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New assessment tool shows Whitefish students performing above national average

Whitefish Pilot | November 10, 2021 1:00 AM

A new assessment tool implemented for the first time at Whitefish Schools this fall found that students performed above the national average when compared to other students who took the same diagnostic test.

The i-Ready tool replaces the previous assessment system used called STAR, providing teachers and the district with data that should align better with the state testing standards, according toCurriculum Director Lisa Bloom.

Whitefish students in grades kindergarten through 12th in September completed the first round of i-Ready testing in both reading and math, and will repeat the assessment twice more throughout the school year.

“We feel like we’re in a really good place, this is our base,” Bloom told the school board at a recent meeting. “We’ll take this assessment again in January and May, and we hope to see growth in each one of those five level placement areas.”

Twenty-four percent of Whitefish students have met or surpassed the minimum requirements for standards at their grade level while nationally only 14% of students are at the highest level for their grade this fall. Nationally 65% of students in grades K-12 that took the i-Ready assessments tested proficient in standards learned in their previous grade level or above those standards — Whitefish students had 79% in those categories, with only 21% testing two or more grades below their current grade which suggests some kind of intervention is needed.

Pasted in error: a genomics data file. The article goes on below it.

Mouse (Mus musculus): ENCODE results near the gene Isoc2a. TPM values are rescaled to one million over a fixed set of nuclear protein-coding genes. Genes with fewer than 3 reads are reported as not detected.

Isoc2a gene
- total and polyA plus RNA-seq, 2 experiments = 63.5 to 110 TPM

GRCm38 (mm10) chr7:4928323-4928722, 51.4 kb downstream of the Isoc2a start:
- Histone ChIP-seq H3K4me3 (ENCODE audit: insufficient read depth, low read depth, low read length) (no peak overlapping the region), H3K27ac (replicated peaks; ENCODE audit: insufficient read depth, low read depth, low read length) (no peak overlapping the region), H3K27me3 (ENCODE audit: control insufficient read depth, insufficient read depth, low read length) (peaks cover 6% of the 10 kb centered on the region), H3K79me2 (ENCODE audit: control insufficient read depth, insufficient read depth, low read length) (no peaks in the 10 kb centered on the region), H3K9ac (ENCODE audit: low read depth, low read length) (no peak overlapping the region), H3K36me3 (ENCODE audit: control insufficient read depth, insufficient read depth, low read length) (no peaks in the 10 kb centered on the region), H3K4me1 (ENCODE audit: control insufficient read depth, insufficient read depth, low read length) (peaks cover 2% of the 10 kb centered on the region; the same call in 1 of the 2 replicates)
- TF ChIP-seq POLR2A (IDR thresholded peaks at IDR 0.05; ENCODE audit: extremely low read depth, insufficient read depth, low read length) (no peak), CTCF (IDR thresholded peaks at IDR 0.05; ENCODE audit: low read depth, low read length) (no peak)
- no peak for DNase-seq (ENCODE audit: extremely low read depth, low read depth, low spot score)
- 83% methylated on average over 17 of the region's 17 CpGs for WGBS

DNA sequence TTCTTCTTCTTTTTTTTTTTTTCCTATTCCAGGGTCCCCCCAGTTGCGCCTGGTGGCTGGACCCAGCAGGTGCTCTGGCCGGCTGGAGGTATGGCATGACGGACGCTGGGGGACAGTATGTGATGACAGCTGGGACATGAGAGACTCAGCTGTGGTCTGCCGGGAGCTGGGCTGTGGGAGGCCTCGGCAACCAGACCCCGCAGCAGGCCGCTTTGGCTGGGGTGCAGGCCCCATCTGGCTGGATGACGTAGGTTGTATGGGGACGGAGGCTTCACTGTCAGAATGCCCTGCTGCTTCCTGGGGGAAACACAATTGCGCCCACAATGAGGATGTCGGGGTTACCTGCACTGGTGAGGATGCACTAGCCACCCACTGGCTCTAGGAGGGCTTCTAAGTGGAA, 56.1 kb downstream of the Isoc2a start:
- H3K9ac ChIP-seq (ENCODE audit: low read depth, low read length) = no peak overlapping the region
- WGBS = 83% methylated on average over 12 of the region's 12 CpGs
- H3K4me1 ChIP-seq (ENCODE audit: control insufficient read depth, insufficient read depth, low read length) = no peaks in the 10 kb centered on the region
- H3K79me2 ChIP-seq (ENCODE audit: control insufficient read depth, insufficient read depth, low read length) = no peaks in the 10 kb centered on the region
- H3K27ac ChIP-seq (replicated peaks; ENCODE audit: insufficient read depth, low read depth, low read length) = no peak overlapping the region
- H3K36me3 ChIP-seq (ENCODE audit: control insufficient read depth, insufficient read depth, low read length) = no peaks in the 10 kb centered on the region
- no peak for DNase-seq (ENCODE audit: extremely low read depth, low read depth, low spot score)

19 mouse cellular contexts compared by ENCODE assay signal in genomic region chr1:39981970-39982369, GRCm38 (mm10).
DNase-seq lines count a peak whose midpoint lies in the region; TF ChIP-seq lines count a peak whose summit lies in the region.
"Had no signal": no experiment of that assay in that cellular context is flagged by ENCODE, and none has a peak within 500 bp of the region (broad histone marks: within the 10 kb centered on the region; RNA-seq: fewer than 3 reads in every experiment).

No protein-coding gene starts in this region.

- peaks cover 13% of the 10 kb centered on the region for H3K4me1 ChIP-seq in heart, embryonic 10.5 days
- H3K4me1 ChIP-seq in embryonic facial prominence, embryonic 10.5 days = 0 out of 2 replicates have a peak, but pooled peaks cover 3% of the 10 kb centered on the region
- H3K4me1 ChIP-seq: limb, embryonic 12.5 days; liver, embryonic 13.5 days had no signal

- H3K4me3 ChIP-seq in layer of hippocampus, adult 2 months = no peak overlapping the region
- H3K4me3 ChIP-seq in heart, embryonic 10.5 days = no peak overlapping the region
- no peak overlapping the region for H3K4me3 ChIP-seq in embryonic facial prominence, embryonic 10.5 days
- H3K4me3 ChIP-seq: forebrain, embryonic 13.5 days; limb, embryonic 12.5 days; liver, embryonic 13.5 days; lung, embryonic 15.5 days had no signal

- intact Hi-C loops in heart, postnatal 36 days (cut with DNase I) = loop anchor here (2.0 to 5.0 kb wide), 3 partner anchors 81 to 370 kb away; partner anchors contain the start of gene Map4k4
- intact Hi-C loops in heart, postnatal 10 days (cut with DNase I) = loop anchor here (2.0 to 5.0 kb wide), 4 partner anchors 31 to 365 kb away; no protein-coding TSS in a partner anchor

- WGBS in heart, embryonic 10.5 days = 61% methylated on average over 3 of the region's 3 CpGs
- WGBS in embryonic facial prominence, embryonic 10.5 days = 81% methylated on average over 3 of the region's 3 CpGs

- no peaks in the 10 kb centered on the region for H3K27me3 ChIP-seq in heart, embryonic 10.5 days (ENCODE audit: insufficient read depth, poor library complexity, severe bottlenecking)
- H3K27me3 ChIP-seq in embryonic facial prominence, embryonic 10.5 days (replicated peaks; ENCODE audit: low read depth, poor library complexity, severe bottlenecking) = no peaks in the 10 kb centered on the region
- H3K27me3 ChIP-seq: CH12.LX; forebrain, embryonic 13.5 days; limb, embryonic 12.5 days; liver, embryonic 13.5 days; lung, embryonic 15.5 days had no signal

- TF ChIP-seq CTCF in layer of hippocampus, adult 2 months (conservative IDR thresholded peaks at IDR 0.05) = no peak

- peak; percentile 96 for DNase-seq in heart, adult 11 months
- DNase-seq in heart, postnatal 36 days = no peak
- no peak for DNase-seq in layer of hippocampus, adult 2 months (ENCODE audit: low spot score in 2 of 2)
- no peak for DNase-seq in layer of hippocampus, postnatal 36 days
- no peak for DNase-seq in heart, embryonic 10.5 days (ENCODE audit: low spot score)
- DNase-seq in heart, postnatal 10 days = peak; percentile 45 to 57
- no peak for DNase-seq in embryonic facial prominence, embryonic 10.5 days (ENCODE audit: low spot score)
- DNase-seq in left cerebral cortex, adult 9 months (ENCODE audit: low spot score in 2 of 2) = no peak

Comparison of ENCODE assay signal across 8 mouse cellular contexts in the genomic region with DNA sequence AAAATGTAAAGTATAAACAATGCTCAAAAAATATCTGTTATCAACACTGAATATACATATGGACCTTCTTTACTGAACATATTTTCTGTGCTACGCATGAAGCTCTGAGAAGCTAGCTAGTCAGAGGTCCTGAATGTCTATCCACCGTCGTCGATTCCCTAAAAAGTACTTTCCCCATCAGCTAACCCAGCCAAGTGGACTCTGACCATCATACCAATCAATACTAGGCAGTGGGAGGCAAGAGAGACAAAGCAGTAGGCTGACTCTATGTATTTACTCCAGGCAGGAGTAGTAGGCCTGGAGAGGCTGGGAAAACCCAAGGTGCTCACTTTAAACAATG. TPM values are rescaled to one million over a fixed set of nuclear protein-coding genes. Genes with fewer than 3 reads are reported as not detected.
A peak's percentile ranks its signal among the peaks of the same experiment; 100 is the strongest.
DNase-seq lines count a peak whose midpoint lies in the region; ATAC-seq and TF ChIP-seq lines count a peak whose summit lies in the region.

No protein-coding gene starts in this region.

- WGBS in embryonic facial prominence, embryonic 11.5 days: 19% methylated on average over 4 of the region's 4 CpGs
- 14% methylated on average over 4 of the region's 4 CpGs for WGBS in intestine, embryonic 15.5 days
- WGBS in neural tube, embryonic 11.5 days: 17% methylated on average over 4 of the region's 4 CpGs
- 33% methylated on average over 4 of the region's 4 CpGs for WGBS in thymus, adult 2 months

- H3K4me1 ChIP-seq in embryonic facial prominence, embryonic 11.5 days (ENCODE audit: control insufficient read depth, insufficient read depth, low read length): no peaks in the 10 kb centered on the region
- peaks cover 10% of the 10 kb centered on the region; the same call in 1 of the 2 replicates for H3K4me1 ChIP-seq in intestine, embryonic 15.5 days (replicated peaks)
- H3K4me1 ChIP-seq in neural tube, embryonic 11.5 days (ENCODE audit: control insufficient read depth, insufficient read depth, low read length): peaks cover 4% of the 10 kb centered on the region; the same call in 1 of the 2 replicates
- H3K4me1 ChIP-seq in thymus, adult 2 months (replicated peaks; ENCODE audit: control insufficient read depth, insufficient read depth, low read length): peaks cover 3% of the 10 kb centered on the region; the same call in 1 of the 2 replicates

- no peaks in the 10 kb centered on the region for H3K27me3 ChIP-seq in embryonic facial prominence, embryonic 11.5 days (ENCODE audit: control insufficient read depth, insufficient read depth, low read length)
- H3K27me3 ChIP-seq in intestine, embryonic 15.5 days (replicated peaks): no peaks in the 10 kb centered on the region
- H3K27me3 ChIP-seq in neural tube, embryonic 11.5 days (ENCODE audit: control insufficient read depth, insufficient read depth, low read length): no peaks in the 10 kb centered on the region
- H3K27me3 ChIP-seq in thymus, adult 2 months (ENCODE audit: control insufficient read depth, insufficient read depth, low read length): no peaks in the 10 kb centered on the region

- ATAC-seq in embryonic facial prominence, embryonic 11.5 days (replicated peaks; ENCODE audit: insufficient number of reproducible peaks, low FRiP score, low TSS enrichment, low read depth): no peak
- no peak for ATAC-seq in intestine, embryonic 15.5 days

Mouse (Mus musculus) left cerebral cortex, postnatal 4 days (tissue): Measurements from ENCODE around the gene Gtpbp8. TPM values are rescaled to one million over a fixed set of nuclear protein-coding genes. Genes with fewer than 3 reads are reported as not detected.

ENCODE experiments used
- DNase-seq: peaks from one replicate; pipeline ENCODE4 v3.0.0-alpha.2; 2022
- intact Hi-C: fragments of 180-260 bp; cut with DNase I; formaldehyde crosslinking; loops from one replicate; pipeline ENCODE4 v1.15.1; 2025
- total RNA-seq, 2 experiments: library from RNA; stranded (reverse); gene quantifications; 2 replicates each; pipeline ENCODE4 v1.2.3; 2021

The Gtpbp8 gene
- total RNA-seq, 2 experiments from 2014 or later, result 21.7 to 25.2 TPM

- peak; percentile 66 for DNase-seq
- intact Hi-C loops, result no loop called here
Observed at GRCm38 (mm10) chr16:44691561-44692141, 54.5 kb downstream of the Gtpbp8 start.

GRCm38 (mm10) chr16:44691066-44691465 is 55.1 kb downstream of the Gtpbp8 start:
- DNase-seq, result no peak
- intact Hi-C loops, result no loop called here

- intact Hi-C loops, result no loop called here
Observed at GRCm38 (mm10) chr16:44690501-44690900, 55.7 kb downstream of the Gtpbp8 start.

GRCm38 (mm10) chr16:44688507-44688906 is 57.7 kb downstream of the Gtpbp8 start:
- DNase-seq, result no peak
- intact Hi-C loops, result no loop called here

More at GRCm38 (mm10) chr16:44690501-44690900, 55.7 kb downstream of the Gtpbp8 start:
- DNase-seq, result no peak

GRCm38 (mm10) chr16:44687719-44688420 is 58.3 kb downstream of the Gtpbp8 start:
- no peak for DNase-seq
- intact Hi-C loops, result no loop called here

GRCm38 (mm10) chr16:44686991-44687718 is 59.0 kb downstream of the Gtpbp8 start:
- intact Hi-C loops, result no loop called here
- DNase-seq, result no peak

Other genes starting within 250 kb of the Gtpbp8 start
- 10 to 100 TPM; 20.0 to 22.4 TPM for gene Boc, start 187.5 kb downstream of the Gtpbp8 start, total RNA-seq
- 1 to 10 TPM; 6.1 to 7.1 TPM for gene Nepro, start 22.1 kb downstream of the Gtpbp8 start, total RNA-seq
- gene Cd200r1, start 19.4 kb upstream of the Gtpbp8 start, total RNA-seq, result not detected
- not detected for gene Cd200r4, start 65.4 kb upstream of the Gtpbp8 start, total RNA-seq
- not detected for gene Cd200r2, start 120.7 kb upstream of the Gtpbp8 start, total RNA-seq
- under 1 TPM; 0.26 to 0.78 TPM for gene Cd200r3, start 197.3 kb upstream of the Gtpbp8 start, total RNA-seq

In the i-Ready results charts there are five color codes ranging from red stripe, students testing three or more levels below their grade’s standards, all the way to green stripe, students already at or above their current grade’s standards.

The bulk of Whitefish students tested in the yellow-colored range which means students have not mastered any grade level standards yet, but are primed to learn. Bloom says that’s a good place for students to be in the fall.

“Yellow says you don’t know the standards yet for the grade level that you’re in, but that would make sense right?” she said. “Because we don’t expect kids to know that standard until we end the year.”

The test results data is broken down into several categories for the district, administration and teachers to use. The district results are shown by schools and also by grade levels for both reading and math. Then the results are broken down further into different domains of both subjects — for example, in reading the domains include categories such as phonological awareness, vocabulary, comprehension and more.

Teachers can also access each individual student’s results, which helps drive intervention for students falling behind or the next steps of progression for those already testing out of their grade level.

“All teachers have the ability to classify and sort their students according to those domains, so we can… personalize our instruction with what exactly the students need,” Bloom said.

“i-Ready provides all kinds of next steps, for teachers it will explicitly state what they need to be learning next and provides us with resources,” she added.

The i-Ready assessment results will give teachers a clear path ahead for helping students no matter what level at which their assessment shows proficiency, the district notes.

Students will test again in January and May.

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